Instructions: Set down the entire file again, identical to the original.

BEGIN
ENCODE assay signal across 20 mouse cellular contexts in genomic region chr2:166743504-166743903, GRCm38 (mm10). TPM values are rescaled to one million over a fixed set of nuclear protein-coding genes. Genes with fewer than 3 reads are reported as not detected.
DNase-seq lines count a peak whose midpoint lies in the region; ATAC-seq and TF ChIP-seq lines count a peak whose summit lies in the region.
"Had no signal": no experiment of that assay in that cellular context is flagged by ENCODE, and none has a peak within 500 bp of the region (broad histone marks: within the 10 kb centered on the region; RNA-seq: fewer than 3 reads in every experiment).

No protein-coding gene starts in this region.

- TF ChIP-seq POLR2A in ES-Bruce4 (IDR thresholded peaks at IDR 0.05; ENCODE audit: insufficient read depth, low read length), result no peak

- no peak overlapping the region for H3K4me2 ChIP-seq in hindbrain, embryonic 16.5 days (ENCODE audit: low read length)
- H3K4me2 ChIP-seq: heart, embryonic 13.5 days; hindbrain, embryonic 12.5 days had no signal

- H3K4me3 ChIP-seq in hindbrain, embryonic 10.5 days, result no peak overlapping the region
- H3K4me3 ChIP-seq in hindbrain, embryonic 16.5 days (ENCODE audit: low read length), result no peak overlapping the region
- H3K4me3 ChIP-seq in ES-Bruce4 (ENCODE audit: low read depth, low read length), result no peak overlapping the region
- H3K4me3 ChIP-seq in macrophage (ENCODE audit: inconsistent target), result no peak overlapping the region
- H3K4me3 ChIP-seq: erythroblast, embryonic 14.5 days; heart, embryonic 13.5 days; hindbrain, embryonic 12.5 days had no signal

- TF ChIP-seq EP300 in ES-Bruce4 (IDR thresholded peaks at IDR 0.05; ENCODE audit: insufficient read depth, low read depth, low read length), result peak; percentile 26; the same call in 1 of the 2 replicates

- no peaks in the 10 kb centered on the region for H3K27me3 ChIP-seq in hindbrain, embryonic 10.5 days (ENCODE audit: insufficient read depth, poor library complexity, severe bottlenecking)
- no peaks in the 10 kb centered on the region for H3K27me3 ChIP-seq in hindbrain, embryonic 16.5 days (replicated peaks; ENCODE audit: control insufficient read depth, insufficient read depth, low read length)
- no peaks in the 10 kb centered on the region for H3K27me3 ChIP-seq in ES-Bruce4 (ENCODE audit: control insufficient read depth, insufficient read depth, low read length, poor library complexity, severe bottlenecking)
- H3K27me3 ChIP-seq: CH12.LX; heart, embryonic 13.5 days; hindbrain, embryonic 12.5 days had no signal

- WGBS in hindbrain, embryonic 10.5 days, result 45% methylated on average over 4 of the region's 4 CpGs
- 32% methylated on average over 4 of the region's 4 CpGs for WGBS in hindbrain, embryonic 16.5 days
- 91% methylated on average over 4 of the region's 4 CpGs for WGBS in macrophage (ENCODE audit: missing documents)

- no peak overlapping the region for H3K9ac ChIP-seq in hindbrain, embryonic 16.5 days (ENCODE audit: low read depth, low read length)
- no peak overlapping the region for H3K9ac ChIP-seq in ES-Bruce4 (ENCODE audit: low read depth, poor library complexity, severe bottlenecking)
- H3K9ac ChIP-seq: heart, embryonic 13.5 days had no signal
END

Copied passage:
ENCODE assay signal across 20 mouse cellular contexts in genomic region chr2:166743504-166743903, GRCm38 (mm10). TPM values are rescaled to one million over a fixed set of nuclear protein-coding genes. Genes with fewer than 3 reads are reported as not detected.
DNase-seq lines count a peak whose midpoint lies in the region; ATAC-seq and TF ChIP-seq lines count a peak whose summit lies in the region.
"Had no signal": no experiment of that assay in that cellular context is flagged by ENCODE, and none has a peak within 500 bp of the region (broad histone marks: within the 10 kb centered on the region; RNA-seq: fewer than 3 reads in every experiment).

No protein-coding gene starts in this region.

- TF ChIP-seq POLR2A in ES-Bruce4 (IDR thresholded peaks at IDR 0.05; ENCODE audit: insufficient read depth, low read length), result no peak

- no peak overlapping the region for H3K4me2 ChIP-seq in hindbrain, embryonic 16.5 days (ENCODE audit: low read length)
- H3K4me2 ChIP-seq: heart, embryonic 13.5 days; hindbrain, embryonic 12.5 days had no signal

- H3K4me3 ChIP-seq in hindbrain, embryonic 10.5 days, result no peak overlapping the region
- H3K4me3 ChIP-seq in hindbrain, embryonic 16.5 days (ENCODE audit: low read length), result no peak overlapping the region
- H3K4me3 ChIP-seq in ES-Bruce4 (ENCODE audit: low read depth, low read length), result no peak overlapping the region
- H3K4me3 ChIP-seq in macrophage (ENCODE audit: inconsistent target), result no peak overlapping the region
- H3K4me3 ChIP-seq: erythroblast, embryonic 14.5 days; heart, embryonic 13.5 days; hindbrain, embryonic 12.5 days had no signal

- TF ChIP-seq EP300 in ES-Bruce4 (IDR thresholded peaks at IDR 0.05; ENCODE audit: insufficient read depth, low read depth, low read length), result peak; percentile 26; the same call in 1 of the 2 replicates

- no peaks in the 10 kb centered on the region for H3K27me3 ChIP-seq in hindbrain, embryonic 10.5 days (ENCODE audit: insufficient read depth, poor library complexity, severe bottlenecking)
- no peaks in the 10 kb centered on the region for H3K27me3 ChIP-seq in hindbrain, embryonic 16.5 days (replicated peaks; ENCODE audit: control insufficient read depth, insufficient read depth, low read length)
- no peaks in the 10 kb centered on the region for H3K27me3 ChIP-seq in ES-Bruce4 (ENCODE audit: control insufficient read depth, insufficient read depth, low read length, poor library complexity, severe bottlenecking)
- H3K27me3 ChIP-seq: CH12.LX; heart, embryonic 13.5 days; hindbrain, embryonic 12.5 days had no signal

- WGBS in hindbrain, embryonic 10.5 days, result 45% methylated on average over 4 of the region's 4 CpGs
- 32% methylated on average over 4 of the region's 4 CpGs for WGBS in hindbrain, embryonic 16.5 days
- 91% methylated on average over 4 of the region's 4 CpGs for WGBS in macrophage (ENCODE audit: missing documents)

- no peak overlapping the region for H3K9ac ChIP-seq in hindbrain, embryonic 16.5 days (ENCODE audit: low read depth, low read length)
- no peak overlapping the region for H3K9ac ChIP-seq in ES-Bruce4 (ENCODE audit: low read depth, poor library complexity, severe bottlenecking)
- H3K9ac ChIP-seq: heart, embryonic 13.5 days had no signal